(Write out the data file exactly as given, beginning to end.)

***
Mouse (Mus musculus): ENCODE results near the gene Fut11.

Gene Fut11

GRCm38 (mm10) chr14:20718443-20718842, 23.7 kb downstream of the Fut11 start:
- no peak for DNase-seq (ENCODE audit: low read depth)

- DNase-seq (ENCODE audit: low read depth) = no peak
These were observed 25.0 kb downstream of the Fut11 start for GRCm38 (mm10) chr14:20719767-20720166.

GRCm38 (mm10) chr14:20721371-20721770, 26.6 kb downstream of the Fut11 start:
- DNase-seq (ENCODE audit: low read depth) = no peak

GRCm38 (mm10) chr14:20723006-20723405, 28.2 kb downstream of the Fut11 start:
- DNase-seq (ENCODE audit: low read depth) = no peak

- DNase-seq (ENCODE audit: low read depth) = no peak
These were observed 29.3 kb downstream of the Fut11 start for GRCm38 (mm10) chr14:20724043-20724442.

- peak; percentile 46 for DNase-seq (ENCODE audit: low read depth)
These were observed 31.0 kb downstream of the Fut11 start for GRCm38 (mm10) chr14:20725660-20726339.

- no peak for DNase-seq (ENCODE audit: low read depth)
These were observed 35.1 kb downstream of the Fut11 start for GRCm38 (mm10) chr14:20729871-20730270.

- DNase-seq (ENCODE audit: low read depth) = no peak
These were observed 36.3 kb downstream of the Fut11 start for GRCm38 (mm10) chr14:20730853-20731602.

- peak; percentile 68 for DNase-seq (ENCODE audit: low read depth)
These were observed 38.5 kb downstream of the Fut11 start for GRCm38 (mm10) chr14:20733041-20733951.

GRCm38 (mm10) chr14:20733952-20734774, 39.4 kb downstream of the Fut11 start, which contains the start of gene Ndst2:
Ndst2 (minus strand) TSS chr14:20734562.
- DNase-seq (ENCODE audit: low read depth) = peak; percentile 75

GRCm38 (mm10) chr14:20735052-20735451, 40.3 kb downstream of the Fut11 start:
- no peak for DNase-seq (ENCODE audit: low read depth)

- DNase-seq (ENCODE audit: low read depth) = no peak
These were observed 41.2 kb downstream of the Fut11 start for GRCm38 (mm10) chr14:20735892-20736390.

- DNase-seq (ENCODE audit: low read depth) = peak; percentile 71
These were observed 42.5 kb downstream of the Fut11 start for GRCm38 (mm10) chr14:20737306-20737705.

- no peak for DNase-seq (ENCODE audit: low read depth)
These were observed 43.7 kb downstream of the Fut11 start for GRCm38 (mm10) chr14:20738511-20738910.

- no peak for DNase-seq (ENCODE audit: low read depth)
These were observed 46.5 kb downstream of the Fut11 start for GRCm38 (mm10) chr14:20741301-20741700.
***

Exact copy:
Mouse (Mus musculus): ENCODE results near the gene Fut11.

Gene Fut11

GRCm38 (mm10) chr14:20718443-20718842, 23.7 kb downstream of the Fut11 start:
- no peak for DNase-seq (ENCODE audit: low read depth)

- DNase-seq (ENCODE audit: low read depth) = no peak
These were observed 25.0 kb downstream of the Fut11 start for GRCm38 (mm10) chr14:20719767-20720166.

GRCm38 (mm10) chr14:20721371-20721770, 26.6 kb downstream of the Fut11 start:
- DNase-seq (ENCODE audit: low read depth) = no peak

GRCm38 (mm10) chr14:20723006-20723405, 28.2 kb downstream of the Fut11 start:
- DNase-seq (ENCODE audit: low read depth) = no peak

- DNase-seq (ENCODE audit: low read depth) = no peak
These were observed 29.3 kb downstream of the Fut11 start for GRCm38 (mm10) chr14:20724043-20724442.

- peak; percentile 46 for DNase-seq (ENCODE audit: low read depth)
These were observed 31.0 kb downstream of the Fut11 start for GRCm38 (mm10) chr14:20725660-20726339.

- no peak for DNase-seq (ENCODE audit: low read depth)
These were observed 35.1 kb downstream of the Fut11 start for GRCm38 (mm10) chr14:20729871-20730270.

- DNase-seq (ENCODE audit: low read depth) = no peak
These were observed 36.3 kb downstream of the Fut11 start for GRCm38 (mm10) chr14:20730853-20731602.

- peak; percentile 68 for DNase-seq (ENCODE audit: low read depth)
These were observed 38.5 kb downstream of the Fut11 start for GRCm38 (mm10) chr14:20733041-20733951.

GRCm38 (mm10) chr14:20733952-20734774, 39.4 kb downstream of the Fut11 start, which contains the start of gene Ndst2:
Ndst2 (minus strand) TSS chr14:20734562.
- DNase-seq (ENCODE audit: low read depth) = peak; percentile 75

GRCm38 (mm10) chr14:20735052-20735451, 40.3 kb downstream of the Fut11 start:
- no peak for DNase-seq (ENCODE audit: low read depth)

- DNase-seq (ENCODE audit: low read depth) = no peak
These were observed 41.2 kb downstream of the Fut11 start for GRCm38 (mm10) chr14:20735892-20736390.

- DNase-seq (ENCODE audit: low read depth) = peak; percentile 71
These were observed 42.5 kb downstream of the Fut11 start for GRCm38 (mm10) chr14:20737306-20737705.

- no peak for DNase-seq (ENCODE audit: low read depth)
These were observed 43.7 kb downstream of the Fut11 start for GRCm38 (mm10) chr14:20738511-20738910.

- no peak for DNase-seq (ENCODE audit: low read depth)
These were observed 46.5 kb downstream of the Fut11 start for GRCm38 (mm10) chr14:20741301-20741700.